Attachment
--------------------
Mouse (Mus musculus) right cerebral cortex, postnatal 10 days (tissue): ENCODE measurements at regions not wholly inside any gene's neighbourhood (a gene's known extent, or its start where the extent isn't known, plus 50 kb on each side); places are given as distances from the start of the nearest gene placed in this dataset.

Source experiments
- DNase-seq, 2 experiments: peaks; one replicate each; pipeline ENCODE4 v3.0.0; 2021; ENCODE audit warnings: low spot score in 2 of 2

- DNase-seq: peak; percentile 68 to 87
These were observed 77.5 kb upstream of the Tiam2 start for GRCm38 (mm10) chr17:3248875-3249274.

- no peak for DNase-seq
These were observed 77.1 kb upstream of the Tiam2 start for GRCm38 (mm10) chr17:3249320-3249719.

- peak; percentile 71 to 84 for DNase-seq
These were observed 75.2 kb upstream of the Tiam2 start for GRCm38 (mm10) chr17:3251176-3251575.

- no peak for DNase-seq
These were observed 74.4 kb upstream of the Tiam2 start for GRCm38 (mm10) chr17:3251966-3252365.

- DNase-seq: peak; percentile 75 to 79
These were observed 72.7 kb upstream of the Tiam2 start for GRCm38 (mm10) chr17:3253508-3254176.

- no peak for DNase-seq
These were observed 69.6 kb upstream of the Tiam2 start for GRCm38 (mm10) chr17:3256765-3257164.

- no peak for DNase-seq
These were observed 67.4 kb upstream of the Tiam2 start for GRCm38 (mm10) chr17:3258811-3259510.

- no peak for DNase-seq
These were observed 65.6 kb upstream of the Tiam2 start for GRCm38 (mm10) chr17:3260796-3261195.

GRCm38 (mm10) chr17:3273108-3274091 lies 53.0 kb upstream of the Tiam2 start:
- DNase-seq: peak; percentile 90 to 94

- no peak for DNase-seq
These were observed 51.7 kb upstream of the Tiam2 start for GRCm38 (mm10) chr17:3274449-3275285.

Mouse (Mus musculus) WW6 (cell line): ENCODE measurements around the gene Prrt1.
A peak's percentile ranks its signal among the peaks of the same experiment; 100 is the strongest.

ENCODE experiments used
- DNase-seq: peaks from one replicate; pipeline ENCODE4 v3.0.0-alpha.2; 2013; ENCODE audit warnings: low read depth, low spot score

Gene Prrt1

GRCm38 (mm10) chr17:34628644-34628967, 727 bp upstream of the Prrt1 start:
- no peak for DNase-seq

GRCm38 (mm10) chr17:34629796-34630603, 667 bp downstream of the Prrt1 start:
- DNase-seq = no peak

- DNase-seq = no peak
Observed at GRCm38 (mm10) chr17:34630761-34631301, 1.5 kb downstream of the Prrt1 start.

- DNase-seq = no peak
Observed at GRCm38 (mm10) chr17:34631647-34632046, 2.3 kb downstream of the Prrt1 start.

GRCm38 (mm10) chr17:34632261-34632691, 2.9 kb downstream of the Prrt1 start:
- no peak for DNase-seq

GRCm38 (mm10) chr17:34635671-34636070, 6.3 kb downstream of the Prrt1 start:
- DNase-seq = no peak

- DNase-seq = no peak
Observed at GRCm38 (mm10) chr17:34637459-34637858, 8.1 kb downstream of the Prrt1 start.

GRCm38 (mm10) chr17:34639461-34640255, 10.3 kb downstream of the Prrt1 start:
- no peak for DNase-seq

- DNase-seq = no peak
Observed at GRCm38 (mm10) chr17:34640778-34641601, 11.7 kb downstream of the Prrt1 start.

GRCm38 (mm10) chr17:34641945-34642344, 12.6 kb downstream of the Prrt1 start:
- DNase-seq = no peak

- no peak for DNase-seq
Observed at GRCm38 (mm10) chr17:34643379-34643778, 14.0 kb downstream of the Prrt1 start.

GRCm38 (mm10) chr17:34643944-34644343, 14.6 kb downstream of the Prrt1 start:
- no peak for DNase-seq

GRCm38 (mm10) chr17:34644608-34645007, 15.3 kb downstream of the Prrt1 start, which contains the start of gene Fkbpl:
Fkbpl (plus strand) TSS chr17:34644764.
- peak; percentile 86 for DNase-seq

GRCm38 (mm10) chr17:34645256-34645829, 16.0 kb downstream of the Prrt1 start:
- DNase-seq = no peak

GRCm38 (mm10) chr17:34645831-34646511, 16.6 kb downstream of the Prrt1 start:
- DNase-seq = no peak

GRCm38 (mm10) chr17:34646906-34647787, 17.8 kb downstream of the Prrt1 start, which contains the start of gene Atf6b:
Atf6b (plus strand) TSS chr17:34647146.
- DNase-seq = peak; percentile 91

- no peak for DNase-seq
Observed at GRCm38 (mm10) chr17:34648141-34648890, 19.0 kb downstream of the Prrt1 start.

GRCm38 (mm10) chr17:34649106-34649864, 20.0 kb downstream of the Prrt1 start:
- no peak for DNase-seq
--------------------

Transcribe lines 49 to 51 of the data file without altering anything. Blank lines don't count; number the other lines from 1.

- no peak for DNase-seq
Observed at GRCm38 (mm10) chr17:34643379-34643778, 14.0 kb downstream of the Prrt1 start.

GRCm38 (mm10) chr17:34643944-34644343, 14.6 kb downstream of the Prrt1 start: